Columbia, SC (WLTX) -- State senators have some questions about the tuberculosis outbreak in the upstate.
The Senate Medical Affairs Chairman, Senator Harvey Peeler, has called a meeting for the committee to look into the state Department of Health and Environmental Control's reporting procedures and pending litigation surrounding the tuberculosis outbreak.
"Really what happened, and why did it happen, and were the right people in place to make the decisions? Why were some people terminated and why wasn't the public notified earlier?" said Richland County Senator Joel Lourie of things he would like to find out from DHEC.
He says the agency's response to a tuberculosis outbreak at a school in Greenwood is important.
"When you have people's lives, their health and well-being is affected as seriously as it was in Greenwood, there's a problem, and it's incumbent upon us as senators to get to the bottom of that problem," said Lourie.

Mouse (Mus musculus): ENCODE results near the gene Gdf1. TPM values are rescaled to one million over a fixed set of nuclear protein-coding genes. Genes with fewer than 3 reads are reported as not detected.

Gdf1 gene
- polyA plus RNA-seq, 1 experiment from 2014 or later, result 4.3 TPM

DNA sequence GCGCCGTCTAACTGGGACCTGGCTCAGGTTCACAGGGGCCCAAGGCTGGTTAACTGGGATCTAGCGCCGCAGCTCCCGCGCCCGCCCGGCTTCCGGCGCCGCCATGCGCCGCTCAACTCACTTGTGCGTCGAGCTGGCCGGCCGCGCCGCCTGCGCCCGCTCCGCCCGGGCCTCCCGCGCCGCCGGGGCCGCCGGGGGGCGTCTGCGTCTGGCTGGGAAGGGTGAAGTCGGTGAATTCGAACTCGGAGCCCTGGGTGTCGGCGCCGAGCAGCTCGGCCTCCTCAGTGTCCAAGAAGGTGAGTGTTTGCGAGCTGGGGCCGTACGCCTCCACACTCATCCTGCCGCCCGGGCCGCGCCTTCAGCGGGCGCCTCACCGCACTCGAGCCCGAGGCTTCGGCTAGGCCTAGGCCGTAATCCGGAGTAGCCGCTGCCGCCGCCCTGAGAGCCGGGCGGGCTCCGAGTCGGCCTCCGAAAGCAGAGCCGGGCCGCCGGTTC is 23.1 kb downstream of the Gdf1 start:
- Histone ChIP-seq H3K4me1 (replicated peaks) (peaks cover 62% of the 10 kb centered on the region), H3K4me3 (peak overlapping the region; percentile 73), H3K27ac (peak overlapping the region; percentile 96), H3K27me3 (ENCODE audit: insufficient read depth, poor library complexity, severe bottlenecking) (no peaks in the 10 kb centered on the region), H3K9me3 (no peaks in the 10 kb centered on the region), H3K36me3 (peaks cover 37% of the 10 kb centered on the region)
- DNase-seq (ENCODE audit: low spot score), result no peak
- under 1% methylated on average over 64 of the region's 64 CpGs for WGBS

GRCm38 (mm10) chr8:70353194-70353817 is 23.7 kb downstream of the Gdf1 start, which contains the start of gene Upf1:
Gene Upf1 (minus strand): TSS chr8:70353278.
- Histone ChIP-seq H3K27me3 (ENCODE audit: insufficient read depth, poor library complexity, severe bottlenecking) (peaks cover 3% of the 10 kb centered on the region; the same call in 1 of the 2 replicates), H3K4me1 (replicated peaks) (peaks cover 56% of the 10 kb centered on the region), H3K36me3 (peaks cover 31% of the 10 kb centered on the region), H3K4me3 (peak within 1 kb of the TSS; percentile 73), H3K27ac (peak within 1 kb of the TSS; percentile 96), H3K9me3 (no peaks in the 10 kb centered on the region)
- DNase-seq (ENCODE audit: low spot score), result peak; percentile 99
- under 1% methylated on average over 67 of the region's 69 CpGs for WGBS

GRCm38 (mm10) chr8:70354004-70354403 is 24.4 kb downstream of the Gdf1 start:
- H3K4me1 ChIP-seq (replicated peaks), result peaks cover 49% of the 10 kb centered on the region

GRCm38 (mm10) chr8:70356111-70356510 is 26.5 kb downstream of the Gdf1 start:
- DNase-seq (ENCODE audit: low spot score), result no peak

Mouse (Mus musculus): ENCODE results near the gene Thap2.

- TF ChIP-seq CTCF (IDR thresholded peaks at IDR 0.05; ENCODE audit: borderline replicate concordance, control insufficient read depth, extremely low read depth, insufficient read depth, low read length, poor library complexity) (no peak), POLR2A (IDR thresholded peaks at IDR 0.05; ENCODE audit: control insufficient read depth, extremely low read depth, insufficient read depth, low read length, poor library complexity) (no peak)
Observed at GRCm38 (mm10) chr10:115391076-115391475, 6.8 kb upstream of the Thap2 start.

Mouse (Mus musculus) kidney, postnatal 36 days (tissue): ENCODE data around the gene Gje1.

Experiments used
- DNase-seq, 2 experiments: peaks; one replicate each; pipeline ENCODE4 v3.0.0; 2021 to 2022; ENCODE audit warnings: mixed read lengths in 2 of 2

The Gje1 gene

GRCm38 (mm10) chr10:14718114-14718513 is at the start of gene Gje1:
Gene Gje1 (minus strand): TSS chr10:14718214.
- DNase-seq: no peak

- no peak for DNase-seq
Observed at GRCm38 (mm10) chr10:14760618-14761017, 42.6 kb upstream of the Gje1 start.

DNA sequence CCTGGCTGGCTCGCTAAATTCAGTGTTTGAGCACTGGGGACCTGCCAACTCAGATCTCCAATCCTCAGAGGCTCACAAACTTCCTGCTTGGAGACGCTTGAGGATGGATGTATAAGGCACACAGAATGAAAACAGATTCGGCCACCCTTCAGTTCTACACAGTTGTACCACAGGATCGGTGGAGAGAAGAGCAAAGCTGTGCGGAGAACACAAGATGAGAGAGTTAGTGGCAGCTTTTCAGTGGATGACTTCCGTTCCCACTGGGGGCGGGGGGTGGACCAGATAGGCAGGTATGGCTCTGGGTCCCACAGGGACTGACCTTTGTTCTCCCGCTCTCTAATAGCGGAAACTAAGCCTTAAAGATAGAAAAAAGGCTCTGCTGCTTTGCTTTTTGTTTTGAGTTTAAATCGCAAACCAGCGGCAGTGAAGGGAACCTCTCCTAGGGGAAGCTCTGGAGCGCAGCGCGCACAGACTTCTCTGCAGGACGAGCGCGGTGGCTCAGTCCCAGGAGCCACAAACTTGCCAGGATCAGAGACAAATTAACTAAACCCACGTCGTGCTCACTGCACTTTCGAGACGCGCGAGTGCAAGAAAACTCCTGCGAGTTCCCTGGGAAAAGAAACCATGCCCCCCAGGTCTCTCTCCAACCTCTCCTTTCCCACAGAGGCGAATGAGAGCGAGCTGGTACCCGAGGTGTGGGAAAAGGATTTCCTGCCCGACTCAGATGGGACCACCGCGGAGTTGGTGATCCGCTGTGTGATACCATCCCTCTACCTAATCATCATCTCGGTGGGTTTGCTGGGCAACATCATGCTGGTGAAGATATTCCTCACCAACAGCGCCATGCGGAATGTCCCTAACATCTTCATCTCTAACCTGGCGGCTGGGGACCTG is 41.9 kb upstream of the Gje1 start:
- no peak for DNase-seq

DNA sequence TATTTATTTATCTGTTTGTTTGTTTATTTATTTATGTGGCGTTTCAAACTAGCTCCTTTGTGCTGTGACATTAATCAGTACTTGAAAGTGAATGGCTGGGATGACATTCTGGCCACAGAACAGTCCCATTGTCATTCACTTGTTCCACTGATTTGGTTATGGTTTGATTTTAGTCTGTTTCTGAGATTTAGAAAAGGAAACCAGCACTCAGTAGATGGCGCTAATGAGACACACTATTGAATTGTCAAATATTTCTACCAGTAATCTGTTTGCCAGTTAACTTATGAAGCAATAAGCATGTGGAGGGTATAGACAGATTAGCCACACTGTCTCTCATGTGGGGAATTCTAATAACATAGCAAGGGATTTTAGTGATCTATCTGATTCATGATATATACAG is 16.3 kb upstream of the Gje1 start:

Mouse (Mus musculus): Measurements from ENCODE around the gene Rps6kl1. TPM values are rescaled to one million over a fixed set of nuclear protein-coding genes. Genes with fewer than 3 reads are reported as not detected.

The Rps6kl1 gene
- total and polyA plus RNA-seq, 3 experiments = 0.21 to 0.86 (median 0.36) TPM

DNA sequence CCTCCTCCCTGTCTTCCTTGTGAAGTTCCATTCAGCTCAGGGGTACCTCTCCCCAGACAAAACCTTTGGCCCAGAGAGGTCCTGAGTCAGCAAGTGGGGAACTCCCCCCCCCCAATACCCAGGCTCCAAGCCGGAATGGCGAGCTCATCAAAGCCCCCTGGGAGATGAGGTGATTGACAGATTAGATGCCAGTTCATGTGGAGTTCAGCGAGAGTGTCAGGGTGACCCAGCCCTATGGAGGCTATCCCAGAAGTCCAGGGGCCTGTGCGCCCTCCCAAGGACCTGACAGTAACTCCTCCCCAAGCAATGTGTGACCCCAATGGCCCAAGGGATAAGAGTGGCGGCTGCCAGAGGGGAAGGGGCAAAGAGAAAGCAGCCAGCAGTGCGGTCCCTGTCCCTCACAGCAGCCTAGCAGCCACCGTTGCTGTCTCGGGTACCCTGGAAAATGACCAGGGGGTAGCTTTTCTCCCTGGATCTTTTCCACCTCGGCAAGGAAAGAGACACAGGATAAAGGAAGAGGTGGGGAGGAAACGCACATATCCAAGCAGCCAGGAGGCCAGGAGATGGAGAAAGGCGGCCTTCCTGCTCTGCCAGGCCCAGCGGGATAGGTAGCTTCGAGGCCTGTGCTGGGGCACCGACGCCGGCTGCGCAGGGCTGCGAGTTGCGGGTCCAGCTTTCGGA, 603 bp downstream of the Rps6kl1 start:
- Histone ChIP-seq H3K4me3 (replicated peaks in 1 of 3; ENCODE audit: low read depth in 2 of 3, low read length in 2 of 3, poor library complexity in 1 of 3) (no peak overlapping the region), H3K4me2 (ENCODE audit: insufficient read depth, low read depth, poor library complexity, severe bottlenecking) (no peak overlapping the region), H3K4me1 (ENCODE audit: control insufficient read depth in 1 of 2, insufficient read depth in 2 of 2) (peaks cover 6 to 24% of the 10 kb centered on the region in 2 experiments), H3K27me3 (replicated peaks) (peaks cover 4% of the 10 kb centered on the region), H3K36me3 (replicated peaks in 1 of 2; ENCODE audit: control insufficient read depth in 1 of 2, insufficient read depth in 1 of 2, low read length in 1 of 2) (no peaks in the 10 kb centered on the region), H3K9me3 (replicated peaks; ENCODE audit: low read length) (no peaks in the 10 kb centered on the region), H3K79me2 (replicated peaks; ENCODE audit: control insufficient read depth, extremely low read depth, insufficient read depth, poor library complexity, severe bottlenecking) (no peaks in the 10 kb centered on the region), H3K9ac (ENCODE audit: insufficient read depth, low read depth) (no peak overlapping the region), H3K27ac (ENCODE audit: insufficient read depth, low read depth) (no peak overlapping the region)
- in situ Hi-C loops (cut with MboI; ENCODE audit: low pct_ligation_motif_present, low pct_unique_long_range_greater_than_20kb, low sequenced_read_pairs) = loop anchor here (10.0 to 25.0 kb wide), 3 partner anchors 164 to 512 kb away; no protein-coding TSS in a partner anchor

He says he is aware of lawsuits related to the outbreak from terminated employees and families of people impacted by the disease.
"I kinda appears like decisions were made that could end up costing the taxpayers money in the long run," said Lourie.
Still, he hopes the committee hearing from DHEC Director Catherine Templeton will shed some light on what happened.
"You have an outbreak of tuberculosis, you have an epidemiologist position that's been vacant for a year, you have a disease control director job that's been vacant for a year. You have the highest levels right under Ms. Templeton that were pushing back, that were pushing back on communicating with the public and the school district. I think the public needs and deserves answers and that's what we hope will happen this Thursday," said Lourie.
The Senate's Medical Affairs committee will meet Thursday at 1 p.m.